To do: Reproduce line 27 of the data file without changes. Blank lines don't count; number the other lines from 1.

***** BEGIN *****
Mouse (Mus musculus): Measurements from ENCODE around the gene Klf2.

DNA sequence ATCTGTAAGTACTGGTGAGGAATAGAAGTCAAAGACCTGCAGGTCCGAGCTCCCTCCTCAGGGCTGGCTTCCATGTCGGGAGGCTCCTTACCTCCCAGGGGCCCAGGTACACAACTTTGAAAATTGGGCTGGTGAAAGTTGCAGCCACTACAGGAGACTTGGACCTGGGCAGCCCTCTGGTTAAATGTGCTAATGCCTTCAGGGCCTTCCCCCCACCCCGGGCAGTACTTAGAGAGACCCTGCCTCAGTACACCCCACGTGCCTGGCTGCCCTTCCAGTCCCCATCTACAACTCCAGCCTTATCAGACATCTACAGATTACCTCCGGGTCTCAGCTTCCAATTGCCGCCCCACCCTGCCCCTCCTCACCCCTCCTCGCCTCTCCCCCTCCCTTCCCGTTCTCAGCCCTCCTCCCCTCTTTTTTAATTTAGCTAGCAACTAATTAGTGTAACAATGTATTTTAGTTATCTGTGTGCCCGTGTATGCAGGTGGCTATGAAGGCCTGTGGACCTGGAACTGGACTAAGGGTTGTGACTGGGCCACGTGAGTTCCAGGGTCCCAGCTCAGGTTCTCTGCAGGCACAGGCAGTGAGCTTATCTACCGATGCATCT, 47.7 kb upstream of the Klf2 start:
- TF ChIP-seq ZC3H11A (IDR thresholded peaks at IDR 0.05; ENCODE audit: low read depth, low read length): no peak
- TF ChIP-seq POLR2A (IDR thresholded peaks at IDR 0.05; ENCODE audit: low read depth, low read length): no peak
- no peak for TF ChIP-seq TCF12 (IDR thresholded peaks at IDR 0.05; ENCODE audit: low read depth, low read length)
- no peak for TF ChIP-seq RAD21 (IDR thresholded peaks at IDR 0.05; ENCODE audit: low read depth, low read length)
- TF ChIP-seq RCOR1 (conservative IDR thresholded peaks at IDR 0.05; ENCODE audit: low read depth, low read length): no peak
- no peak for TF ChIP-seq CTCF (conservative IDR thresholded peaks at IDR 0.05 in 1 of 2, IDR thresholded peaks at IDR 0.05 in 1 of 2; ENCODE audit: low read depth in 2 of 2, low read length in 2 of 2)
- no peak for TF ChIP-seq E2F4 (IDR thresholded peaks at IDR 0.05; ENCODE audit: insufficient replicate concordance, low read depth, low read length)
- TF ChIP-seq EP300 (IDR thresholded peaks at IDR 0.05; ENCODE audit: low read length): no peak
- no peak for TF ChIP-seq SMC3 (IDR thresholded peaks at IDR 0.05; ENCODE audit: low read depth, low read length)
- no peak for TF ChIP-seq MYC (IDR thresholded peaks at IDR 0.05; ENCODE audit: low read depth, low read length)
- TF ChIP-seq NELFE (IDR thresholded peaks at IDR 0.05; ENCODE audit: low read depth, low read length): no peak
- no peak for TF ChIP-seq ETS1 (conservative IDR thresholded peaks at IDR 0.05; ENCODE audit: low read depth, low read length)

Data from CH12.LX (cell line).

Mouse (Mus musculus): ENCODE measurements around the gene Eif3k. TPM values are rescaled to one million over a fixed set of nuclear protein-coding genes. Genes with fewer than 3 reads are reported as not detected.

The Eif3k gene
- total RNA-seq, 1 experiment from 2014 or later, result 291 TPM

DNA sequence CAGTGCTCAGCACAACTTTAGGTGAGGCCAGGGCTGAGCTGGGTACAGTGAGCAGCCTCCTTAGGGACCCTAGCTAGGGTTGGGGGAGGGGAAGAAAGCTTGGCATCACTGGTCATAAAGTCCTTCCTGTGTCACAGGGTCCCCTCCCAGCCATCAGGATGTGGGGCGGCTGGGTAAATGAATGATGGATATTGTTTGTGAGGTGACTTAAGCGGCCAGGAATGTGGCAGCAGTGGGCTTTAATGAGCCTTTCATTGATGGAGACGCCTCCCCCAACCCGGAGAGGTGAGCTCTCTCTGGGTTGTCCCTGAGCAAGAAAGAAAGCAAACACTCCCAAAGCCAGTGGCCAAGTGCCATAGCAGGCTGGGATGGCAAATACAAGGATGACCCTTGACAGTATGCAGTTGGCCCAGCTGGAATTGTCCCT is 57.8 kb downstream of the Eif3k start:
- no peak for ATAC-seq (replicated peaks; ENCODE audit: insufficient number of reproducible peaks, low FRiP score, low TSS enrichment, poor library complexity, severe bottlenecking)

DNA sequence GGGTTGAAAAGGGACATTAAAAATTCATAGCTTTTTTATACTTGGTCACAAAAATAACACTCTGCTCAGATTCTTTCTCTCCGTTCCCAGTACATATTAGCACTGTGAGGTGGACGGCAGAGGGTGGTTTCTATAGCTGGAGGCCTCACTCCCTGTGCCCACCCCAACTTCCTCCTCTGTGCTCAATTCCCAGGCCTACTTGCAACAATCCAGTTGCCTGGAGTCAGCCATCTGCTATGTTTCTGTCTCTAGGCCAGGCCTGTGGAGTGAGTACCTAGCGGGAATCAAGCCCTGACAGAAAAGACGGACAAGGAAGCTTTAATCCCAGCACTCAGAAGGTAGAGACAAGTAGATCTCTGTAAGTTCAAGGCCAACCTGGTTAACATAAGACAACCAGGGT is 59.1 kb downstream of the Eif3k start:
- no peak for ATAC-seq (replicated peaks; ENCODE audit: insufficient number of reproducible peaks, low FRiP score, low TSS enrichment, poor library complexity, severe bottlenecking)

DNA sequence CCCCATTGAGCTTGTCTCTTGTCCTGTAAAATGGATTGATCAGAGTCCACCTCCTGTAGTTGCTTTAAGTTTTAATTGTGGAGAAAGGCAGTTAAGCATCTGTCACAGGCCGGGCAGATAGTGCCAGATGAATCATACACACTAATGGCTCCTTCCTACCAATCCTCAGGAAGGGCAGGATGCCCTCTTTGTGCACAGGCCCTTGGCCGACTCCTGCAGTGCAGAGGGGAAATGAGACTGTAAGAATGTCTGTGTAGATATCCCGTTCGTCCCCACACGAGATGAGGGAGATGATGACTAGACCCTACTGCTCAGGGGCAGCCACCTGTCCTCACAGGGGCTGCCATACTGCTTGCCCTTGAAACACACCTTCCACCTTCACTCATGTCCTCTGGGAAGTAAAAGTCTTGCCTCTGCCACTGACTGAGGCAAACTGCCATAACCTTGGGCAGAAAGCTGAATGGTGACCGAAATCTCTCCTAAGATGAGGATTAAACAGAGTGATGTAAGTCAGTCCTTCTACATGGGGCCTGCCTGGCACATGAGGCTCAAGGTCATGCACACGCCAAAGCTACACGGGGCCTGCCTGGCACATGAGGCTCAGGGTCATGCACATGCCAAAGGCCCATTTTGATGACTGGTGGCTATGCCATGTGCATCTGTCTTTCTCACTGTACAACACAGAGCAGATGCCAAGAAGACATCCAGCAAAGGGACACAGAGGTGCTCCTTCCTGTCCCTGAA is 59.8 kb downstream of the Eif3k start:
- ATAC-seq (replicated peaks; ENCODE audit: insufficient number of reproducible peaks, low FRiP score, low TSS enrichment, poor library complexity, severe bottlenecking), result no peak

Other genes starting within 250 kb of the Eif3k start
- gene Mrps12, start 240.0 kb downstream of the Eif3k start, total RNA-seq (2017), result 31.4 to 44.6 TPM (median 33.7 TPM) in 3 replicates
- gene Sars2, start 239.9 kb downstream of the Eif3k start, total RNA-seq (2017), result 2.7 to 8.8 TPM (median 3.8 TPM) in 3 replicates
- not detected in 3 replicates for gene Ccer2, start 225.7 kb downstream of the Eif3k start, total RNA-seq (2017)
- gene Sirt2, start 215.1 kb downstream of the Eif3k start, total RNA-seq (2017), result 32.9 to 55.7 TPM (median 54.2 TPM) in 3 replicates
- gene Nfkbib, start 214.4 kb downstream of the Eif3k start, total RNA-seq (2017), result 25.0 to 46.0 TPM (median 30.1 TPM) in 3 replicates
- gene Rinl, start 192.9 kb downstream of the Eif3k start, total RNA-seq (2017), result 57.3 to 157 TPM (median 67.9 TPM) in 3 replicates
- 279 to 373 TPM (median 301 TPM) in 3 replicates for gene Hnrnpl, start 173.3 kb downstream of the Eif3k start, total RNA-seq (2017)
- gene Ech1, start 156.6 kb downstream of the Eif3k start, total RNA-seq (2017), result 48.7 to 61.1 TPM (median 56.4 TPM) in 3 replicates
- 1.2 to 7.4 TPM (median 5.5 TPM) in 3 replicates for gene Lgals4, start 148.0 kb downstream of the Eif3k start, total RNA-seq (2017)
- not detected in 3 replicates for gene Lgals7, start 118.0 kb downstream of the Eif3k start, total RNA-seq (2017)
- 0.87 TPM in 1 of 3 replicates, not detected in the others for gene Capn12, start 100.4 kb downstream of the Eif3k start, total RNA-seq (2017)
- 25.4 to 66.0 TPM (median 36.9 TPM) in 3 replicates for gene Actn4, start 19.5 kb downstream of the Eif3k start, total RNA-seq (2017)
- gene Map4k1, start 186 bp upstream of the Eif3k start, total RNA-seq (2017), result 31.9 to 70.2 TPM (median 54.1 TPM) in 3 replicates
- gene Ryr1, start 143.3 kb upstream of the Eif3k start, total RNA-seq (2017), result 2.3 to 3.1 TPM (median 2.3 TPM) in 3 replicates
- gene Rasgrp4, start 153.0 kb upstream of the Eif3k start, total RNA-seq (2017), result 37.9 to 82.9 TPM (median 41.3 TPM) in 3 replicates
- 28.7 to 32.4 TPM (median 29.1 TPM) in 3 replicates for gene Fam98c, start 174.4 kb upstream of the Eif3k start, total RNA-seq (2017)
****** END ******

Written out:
- gene Sars2, start 239.9 kb downstream of the Eif3k start, total RNA-seq (2017), result 2.7 to 8.8 TPM (median 3.8 TPM) in 3 replicates